Business Development Series Posted by David McDermott

10 Tips To Win a Pitch

Following on from where David left off with his article on 10 points that may lose you a pitch we thought we’d stay positive, and share 10 top tips for improving your pitching.

1. “Hook” your audience

Make your audience want to listen by giving a strong hook at the beginning. Active listening is hard work and without this motivation to listen your audience will switch on and off randomly. Some examples include an opportunity e.g. to make money or grow their business, fear factor e.g. the consequences of not taking action. Others include a killer fact or engaging rhetorical question. See the edoMidas article, “Top ten attention grabbers”.

2. Show enthusiasm for winning the business

Showing that you are keen to win the business is viewed positively so tell your audience you are very excited about the prospect of working with them. It is often the case that when there is very little to differentiate presenting teams that the audience select the team who “really wanted the business”.

3. Give relevant information only

In terms of content the biggest mistake presenters make is the “information dump”. Successful presenters are selective about the facts and information they present sticking to the most important and relevant for their audience.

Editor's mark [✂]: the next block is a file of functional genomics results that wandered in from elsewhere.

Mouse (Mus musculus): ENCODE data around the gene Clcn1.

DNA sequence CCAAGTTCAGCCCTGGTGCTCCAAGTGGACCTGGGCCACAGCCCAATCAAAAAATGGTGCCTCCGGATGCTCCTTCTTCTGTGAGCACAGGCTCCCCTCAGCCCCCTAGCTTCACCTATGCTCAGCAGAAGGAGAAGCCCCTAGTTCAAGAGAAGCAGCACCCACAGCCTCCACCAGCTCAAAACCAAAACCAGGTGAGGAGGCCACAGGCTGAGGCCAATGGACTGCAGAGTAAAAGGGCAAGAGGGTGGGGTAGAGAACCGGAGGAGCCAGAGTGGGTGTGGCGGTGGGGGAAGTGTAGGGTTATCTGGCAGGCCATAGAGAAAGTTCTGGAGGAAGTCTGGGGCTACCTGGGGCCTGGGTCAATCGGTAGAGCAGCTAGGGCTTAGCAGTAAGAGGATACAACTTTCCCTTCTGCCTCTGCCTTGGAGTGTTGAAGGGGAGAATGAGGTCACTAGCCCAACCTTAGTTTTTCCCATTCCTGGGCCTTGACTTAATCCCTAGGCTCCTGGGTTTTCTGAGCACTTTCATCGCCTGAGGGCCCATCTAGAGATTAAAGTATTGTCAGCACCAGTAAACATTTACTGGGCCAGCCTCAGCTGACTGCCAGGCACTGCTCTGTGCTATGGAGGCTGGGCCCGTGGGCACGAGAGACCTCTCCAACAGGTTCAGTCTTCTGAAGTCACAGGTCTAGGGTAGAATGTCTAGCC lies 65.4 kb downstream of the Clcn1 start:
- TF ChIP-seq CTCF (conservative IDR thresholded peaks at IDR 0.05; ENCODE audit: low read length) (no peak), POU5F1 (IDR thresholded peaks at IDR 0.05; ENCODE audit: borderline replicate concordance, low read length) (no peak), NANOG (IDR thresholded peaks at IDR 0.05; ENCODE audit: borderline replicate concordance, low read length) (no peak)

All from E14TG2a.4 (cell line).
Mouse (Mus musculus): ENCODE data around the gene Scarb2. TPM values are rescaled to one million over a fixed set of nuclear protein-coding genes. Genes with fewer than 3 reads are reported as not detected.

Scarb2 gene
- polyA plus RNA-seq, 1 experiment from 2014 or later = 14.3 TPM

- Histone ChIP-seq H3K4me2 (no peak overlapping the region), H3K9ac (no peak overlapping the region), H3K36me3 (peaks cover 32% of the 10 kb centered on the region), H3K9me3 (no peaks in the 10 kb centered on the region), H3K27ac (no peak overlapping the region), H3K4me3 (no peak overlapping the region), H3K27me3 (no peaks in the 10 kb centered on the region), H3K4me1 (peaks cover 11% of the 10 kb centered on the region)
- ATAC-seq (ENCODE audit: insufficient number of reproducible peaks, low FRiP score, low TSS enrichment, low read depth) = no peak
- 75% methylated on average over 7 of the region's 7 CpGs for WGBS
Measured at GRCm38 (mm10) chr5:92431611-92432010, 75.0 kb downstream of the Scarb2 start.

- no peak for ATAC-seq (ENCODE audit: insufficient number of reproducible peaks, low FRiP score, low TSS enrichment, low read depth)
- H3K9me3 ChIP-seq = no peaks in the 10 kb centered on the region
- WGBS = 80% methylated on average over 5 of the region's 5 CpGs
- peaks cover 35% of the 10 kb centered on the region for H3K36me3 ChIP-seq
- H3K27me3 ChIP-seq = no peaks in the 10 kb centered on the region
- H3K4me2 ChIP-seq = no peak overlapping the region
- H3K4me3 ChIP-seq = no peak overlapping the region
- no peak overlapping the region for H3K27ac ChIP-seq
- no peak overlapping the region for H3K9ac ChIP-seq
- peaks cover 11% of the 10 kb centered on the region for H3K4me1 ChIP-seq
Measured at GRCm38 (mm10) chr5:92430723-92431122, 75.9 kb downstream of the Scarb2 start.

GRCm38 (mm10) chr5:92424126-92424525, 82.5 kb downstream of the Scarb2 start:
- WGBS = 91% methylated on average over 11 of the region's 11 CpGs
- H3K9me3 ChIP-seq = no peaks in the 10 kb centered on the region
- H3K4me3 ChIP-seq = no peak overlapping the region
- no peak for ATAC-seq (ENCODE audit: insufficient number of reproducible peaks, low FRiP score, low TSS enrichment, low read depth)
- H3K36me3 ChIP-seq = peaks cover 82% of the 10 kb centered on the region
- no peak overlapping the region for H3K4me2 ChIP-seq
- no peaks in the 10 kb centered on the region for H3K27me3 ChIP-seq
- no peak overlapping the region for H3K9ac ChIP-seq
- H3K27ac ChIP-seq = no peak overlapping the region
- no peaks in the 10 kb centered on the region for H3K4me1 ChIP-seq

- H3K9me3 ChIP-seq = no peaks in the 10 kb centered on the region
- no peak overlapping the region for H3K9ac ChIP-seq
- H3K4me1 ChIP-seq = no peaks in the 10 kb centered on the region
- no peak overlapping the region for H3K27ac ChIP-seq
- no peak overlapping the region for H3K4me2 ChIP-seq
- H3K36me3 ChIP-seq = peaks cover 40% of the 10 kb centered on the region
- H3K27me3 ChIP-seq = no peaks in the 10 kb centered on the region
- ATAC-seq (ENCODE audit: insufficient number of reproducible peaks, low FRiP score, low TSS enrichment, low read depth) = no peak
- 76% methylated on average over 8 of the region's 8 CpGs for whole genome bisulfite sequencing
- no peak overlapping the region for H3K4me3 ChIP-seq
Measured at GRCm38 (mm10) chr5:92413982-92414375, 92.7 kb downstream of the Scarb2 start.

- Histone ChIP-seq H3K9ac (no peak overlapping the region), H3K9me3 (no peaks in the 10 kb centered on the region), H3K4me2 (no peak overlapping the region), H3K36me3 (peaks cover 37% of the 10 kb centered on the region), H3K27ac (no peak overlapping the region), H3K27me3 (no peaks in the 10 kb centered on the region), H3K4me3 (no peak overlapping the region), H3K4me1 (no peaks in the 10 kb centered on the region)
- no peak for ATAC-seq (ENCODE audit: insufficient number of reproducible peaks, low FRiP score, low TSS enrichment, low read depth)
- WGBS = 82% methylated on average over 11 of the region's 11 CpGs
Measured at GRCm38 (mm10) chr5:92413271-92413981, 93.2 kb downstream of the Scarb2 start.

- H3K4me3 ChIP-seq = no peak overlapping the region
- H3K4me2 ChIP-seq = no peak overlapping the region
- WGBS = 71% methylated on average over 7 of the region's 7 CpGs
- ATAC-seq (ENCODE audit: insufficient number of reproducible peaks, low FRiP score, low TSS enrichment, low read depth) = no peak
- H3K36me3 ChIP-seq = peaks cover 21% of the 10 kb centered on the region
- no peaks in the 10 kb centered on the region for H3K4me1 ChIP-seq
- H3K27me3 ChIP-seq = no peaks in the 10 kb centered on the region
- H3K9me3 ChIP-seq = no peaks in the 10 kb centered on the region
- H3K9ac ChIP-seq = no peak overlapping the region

4. Use the “You” factor

It is important that you make your content relevant. Therefore, the term, “You” should be used throughout. This way you can state benefits very clearly and demonstrate that you understand the audience’s issues and problems.

5. Give examples for credibility

There is no point telling your audience you are innovative or experienced unless you can prove it. So, use relevant examples to back up your case.

6. Be clear about your USP’s

Your USP’s are your unique selling points i.e. areas where you add value over and above your competitors. It is important that your audience know how you stack up against the competition but avoid naming your competitors in your pitch.

7. Use rhetorical questions to engage

Rhetorical questions are very powerful as they make your audience think about your proposition. They can also be used to emphasise your USP’s e.g. “Given the ratings of our analysts, who else could put over a more credible story to the investment community?”

8. Deliver enthusiastically

Make sure your body language is open and use your hands to make gestures supporting your content. Vary the pace and pitch of your voice and scan everyone in the audience.

9. Put strap lines on visuals

These are key messages along the foot of your visuals. You should have three key strap lines, which are your three key messages, i.e. your three strongest reasons for being appointed. That way your audience take in the messages using two senses instead of one. It also means that the audience “take away” i.e. hard copy of the presentation is a more effective stand-alone document.

10. Anticipate questions and prepare answers

Many business pitches fail in the question and answer session, especially when a team is pitching. Therefore, it is vital that you anticipate questions and prepare the answers, deciding who will answer each question.

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